A Fanciful View of Burlington Bay

In the early 1870s, armchair travelers snapped up copies of Picturesque America, a lavishly illustrated two-volume work celebrating the natural wonders of the United States. Edited by author and poet William Cullen Bryant, Picturesque America’s oversized volumes contain evocative descriptions and gorgeous images of — as its rather grandiose subtitle suggests — “The Mountains, Rivers, Lakes, Forests, Water-Falls, Shores, Cañons, Valleys, Cities, and Other Picturesque Features of Our Country.” It was the coffee table book of its time.


Picturesque America (D. Appleton & Company, 1872, 1874), vol. 2, Local History Collection

Illustrator Harry Fenn (1837-1911) contributed numerous landscapes to the publication, including this delightfully over-the-top depiction of Burlington Bay:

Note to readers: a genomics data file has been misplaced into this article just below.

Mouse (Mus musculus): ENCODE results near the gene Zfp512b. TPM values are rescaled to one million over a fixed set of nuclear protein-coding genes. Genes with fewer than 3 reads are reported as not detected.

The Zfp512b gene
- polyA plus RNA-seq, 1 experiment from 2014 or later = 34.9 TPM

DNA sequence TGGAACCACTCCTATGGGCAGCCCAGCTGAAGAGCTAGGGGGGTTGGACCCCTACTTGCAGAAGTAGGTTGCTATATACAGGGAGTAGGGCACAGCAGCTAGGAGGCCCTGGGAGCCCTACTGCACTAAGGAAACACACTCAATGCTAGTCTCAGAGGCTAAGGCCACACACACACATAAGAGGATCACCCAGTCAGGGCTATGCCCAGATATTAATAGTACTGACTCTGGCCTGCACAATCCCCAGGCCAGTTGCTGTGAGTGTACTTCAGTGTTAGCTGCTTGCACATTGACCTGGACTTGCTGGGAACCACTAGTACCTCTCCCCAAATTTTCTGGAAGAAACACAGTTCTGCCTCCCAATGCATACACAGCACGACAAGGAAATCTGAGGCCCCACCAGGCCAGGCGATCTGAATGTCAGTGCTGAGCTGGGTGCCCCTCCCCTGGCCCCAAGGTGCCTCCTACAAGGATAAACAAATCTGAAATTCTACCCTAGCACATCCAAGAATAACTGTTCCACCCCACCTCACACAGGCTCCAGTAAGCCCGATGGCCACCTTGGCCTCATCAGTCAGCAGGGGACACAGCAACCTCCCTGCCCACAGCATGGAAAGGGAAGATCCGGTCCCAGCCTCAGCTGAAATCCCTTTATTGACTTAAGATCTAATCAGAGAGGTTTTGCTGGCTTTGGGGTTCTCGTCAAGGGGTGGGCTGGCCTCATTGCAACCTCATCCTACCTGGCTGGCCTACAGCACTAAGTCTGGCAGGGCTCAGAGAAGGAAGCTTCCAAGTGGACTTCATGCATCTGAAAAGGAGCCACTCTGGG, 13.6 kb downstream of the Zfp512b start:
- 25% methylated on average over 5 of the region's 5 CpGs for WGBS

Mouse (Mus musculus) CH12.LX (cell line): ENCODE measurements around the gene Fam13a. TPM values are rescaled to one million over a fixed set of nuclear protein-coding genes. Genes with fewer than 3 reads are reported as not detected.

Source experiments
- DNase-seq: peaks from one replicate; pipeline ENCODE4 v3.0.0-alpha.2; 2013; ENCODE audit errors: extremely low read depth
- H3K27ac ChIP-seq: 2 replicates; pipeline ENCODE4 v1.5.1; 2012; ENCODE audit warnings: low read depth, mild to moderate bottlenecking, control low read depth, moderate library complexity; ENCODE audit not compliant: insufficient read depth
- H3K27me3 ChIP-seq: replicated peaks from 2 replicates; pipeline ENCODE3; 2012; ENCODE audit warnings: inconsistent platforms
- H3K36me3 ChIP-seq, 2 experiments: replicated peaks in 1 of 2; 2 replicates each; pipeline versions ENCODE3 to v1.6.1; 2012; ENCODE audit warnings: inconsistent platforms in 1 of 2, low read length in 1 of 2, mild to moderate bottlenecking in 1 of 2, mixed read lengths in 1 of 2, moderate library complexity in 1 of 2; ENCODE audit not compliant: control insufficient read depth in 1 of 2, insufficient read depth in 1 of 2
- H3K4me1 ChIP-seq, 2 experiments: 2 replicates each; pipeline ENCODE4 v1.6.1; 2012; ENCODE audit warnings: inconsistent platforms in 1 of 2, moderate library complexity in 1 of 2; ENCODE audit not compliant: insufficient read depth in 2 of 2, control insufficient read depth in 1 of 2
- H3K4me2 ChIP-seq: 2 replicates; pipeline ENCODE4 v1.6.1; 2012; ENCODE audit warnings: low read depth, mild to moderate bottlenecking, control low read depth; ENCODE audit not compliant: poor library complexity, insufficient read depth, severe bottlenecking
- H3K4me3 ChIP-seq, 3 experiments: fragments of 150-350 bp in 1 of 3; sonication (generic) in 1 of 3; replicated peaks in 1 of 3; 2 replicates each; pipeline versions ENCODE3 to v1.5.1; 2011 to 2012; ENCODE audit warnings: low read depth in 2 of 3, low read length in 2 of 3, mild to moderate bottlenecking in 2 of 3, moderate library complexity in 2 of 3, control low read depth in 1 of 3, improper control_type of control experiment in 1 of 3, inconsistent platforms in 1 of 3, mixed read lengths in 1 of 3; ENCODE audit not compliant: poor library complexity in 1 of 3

Picturesque America, vol. 2, page 273, Llewellyn Collection of Vermont History

Fenn played up the “picturesque” qualities of his scene, making the islands and rocky outcroppings in the bay much more craggy than in real life, turning the small lighthouse on Juniper Island into a castle-like structure, and playing up the size of the Adirondack Mountains in the background. It is questionable if local residents would recognize the bay from this fanciful view.

This illustration, and the publication that contains it, are currently on display in Champlain College’s Roger H. Perry Hall.